The MCAPL framework provides a Property Specification Language (PSL) used to write properties for the AJPF Model Checker. In Table 2, we present the set of operators from PSL which is used in the verification of properties.

Example

Using the same elements from the two previous examples, we can write a PSL specification.
<>((B(AV-agent,at(roadjunction))) & D(AV-agent,watchout-for-roaduser(1,0)))
The description of this specification is: eventually the AV-agent believes it is at the road junction and the AV-agent executes the action watchout-for-roaduser at postion ( 1 , 0 ) (in the grid environment).

4. Modelling Using Timed Automata

The modelling of our system was carried out using timed automata within UPPAAL model checker tool. We have divided our model into two main automata: AV_agent and RJ_Env (Road Junction environment automaton); and three additional (simple) automata which model specific artefacts from the road junction environment: road_user (Watch out Road User automaton), safe_gap (Check for a Safe Gap automaton), and sign (Check traffic sign automaton). These five automata set up a network of automata, which can all communicate with each other through synchronized channels. In our model, RJ_Env forms the main communication hub among all automata, receiving information from the artefacts as well as sending information to, and receiving information from, the AV_agent.

4.1. AV_agent Automaton

Figure 2 presents the automaton which models the basic behaviour of the AV-agent. The agent starts in a state where it is away from the RJ, the agent uses the communication channel to tell the RJ_Envautomaton that it is going to approach the RJ. Once the agent is at the RJ, it will receive from the RJ_Env one of two possible alternatives that may exist at the RJ: (i) there is only the stop sign; or (ii) there are both the stop and the give way signs. At this moment, the clock (x) starts to work and the agent is at the state of watching out for RU. From this state, there are two possible outcomes: (i) RJ_Env tells the agent that RJ is free; or (ii) RJ_Env tells the agent RJ is busy. When the latter occurs the agent is supposed to start to wait until it is possible to watch again for road users. When the RJ is free, the agent checks for a safe gap and again two outcomes are possible: (i) there is a safe gap and the RJ_Env tells the agent to enter the RJ; or (ii) there is no safe gap, the agent should wait, so it moves to the waiting state (the same one which is used when the RJ is busy).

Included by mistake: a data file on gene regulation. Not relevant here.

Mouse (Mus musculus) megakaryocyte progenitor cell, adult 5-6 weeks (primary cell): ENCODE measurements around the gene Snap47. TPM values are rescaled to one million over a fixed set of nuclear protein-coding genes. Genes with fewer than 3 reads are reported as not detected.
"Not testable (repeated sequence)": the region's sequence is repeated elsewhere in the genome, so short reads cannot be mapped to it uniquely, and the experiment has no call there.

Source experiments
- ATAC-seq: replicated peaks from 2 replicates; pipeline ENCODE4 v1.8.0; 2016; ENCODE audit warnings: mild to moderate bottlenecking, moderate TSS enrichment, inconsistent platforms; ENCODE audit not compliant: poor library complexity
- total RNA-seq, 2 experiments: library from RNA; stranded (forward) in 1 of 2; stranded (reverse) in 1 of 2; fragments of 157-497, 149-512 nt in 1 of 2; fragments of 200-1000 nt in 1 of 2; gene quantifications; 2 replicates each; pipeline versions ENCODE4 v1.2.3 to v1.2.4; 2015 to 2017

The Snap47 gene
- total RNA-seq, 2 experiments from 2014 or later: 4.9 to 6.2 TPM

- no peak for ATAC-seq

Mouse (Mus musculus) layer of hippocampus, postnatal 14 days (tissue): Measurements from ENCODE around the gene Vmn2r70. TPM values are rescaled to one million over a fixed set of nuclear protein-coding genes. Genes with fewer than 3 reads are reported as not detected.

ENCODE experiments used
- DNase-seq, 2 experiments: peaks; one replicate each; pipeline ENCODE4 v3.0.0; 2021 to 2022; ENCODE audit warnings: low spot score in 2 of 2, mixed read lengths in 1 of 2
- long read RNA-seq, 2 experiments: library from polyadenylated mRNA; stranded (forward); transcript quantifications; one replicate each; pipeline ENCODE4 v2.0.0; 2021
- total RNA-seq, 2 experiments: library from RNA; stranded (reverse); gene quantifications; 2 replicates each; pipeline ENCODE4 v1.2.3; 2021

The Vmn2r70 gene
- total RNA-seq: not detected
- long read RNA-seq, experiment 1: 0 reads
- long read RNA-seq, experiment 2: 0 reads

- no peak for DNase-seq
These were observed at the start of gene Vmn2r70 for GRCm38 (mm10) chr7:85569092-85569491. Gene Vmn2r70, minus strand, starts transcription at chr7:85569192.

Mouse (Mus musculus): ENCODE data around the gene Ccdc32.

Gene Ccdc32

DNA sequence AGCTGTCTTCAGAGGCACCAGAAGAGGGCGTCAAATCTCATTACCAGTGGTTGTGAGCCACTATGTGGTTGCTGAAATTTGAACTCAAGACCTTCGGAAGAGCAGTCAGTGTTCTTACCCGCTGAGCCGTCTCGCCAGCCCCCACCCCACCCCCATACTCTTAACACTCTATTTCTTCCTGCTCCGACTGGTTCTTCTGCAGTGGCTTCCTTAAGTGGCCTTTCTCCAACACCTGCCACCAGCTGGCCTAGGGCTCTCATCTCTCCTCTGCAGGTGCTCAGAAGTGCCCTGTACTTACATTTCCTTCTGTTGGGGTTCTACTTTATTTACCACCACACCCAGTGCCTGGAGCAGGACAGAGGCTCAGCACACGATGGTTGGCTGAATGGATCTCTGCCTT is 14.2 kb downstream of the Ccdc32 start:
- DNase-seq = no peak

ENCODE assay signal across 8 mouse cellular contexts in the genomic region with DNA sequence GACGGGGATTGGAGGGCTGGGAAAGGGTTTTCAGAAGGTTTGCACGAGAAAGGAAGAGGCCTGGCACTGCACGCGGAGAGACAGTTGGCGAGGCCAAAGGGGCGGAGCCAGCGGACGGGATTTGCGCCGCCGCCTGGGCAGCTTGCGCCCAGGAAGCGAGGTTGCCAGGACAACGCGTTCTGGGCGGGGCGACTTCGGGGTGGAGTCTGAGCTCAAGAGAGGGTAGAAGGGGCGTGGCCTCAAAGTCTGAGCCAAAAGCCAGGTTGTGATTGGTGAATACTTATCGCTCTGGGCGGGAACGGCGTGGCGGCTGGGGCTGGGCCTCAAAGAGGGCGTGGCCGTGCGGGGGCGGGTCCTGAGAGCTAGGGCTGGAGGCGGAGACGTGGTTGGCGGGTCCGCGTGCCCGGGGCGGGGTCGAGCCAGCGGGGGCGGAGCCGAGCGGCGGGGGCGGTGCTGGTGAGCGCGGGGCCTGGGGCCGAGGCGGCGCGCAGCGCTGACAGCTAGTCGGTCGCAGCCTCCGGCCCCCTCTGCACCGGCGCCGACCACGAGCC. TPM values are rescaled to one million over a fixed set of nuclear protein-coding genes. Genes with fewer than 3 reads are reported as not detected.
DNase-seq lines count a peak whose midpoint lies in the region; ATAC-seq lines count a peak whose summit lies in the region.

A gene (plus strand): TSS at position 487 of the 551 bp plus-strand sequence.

After this, the AV-agent has successfully entered the RJ, and it tells the RJ_Env that it is now away from the RJ once more.

Time Constraints

To properly represent an AV, we have decided to add some time constraints to simulate thresholds for each one of the main actions in the system, i.e., watching for road users, waiting (at the RJ), check for a safe gap and entering the RJ.
Figure 3 illustrates how these time constraints work for the corresponding synchronized channels: busy, free, enter, should_wait, and try_again. The time constraints establish the lower and upper bounds for each one of the synchronized channels.
The lower and upper bounds for these time constraints have been selected considering that we could have a cross or a T junction, where the AV-agent should watch for road users at least in two different directions (in case of T junction) or at most in three directions (in case of a cross junction). However, in case the road junction (either cross or T junction) is busy, the AV-agent may only look once for road users and already check the RJ is busy. Thus, the lower bound for the busy channel is 1 (one). For the remaining channels (enter, should_wait, and try_again) we only need to add one or two extra time units. The idea behind these extra time units is to model the additional time required for the AV-agent to execute its actions. For example, once the AV-agent checks the junction is free, then it will need an extra time unit to actually move and enter the junction.

4.2. Road Junction Environment Automaton

In Figure 4, the Road Junction environment automaton (RJ_Env) is shown. This model represents the behaviour and communication that the environment engages with the AV_agent and also with the three artefacts.
It starts in an idle state, as soon as the AV_agent approaches the RJ, the environment should check for the traffic sign, according to the information received from the sign artefact, the RJ_Env will tell the AV_agent if there is a single stop sign or two signs (stop and give way). After that, the RJ_Env waits for the AV_agent to start watching the RJ for road users. Now, two possible outcomes may be received from the road_user artefact: (i) the RU is away from the RJ; or (ii) the RU is crossing the RJ. When the latter occurs, the environment will notify the AV_agent that the RJ is busy, therefore the AV_agent is supposed to wait. Next, the RJ_Env waits to receive from the AV_agent the communication stating that it wants to try again and restart the checking for RU. But, in case the RJ is free, the environment will check for a safe gap with the corresponding safe_gap artefact. This artefact will answer whether or not there is a safe gap at the RJ. If there is no safe gap, the RJ_Env tells the AV_agent that it should wait at RJ. But, if there is a safe gap, thus the RJ_Env tells the AV_agent to enter the RJ. Finally, when the AV_agent tells the RJ_Env that it is away from the RJ, the environment is back to the idle state.